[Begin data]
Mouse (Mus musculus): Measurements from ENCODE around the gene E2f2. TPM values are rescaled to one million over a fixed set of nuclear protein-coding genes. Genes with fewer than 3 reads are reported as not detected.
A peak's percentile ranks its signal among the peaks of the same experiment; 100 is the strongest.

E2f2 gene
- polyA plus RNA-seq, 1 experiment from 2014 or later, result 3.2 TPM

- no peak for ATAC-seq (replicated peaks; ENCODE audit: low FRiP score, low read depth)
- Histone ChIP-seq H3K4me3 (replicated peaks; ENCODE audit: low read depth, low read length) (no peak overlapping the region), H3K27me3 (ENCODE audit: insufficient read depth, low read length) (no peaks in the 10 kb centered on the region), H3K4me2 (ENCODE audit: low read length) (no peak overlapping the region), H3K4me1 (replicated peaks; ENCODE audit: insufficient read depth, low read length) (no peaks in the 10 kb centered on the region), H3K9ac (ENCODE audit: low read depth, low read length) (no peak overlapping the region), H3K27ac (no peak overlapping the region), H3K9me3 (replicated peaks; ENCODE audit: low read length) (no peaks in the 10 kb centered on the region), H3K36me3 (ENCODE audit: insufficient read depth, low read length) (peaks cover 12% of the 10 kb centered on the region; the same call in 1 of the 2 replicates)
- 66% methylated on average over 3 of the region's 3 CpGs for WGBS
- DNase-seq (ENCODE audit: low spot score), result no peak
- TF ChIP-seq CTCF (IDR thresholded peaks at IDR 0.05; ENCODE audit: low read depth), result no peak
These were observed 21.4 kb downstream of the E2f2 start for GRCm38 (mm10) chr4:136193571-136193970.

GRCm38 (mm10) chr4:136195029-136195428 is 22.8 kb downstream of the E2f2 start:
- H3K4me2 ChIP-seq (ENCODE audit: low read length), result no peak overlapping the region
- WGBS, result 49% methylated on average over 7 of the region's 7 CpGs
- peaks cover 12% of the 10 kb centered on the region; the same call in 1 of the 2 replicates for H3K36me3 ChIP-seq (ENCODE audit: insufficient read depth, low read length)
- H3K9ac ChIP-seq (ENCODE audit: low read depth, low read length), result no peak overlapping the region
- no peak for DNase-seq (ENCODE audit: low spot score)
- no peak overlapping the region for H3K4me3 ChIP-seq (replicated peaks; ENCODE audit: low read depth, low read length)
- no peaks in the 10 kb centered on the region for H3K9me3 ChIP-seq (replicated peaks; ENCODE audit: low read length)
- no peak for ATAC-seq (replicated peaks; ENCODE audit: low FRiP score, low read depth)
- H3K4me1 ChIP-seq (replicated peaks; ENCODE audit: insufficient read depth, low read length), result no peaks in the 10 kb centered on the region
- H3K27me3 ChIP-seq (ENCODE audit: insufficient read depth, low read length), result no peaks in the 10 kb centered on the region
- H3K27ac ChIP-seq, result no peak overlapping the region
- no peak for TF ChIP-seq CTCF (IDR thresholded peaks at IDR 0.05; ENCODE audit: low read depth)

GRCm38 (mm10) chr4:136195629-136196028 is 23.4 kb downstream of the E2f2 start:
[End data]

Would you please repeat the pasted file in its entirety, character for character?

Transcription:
Mouse (Mus musculus): Measurements from ENCODE around the gene E2f2. TPM values are rescaled to one million over a fixed set of nuclear protein-coding genes. Genes with fewer than 3 reads are reported as not detected.
A peak's percentile ranks its signal among the peaks of the same experiment; 100 is the strongest.

E2f2 gene
- polyA plus RNA-seq, 1 experiment from 2014 or later, result 3.2 TPM

- no peak for ATAC-seq (replicated peaks; ENCODE audit: low FRiP score, low read depth)
- Histone ChIP-seq H3K4me3 (replicated peaks; ENCODE audit: low read depth, low read length) (no peak overlapping the region), H3K27me3 (ENCODE audit: insufficient read depth, low read length) (no peaks in the 10 kb centered on the region), H3K4me2 (ENCODE audit: low read length) (no peak overlapping the region), H3K4me1 (replicated peaks; ENCODE audit: insufficient read depth, low read length) (no peaks in the 10 kb centered on the region), H3K9ac (ENCODE audit: low read depth, low read length) (no peak overlapping the region), H3K27ac (no peak overlapping the region), H3K9me3 (replicated peaks; ENCODE audit: low read length) (no peaks in the 10 kb centered on the region), H3K36me3 (ENCODE audit: insufficient read depth, low read length) (peaks cover 12% of the 10 kb centered on the region; the same call in 1 of the 2 replicates)
- 66% methylated on average over 3 of the region's 3 CpGs for WGBS
- DNase-seq (ENCODE audit: low spot score), result no peak
- TF ChIP-seq CTCF (IDR thresholded peaks at IDR 0.05; ENCODE audit: low read depth), result no peak
These were observed 21.4 kb downstream of the E2f2 start for GRCm38 (mm10) chr4:136193571-136193970.

GRCm38 (mm10) chr4:136195029-136195428 is 22.8 kb downstream of the E2f2 start:
- H3K4me2 ChIP-seq (ENCODE audit: low read length), result no peak overlapping the region
- WGBS, result 49% methylated on average over 7 of the region's 7 CpGs
- peaks cover 12% of the 10 kb centered on the region; the same call in 1 of the 2 replicates for H3K36me3 ChIP-seq (ENCODE audit: insufficient read depth, low read length)
- H3K9ac ChIP-seq (ENCODE audit: low read depth, low read length), result no peak overlapping the region
- no peak for DNase-seq (ENCODE audit: low spot score)
- no peak overlapping the region for H3K4me3 ChIP-seq (replicated peaks; ENCODE audit: low read depth, low read length)
- no peaks in the 10 kb centered on the region for H3K9me3 ChIP-seq (replicated peaks; ENCODE audit: low read length)
- no peak for ATAC-seq (replicated peaks; ENCODE audit: low FRiP score, low read depth)
- H3K4me1 ChIP-seq (replicated peaks; ENCODE audit: insufficient read depth, low read length), result no peaks in the 10 kb centered on the region
- H3K27me3 ChIP-seq (ENCODE audit: insufficient read depth, low read length), result no peaks in the 10 kb centered on the region
- H3K27ac ChIP-seq, result no peak overlapping the region
- no peak for TF ChIP-seq CTCF (IDR thresholded peaks at IDR 0.05; ENCODE audit: low read depth)

GRCm38 (mm10) chr4:136195629-136196028 is 23.4 kb downstream of the E2f2 start: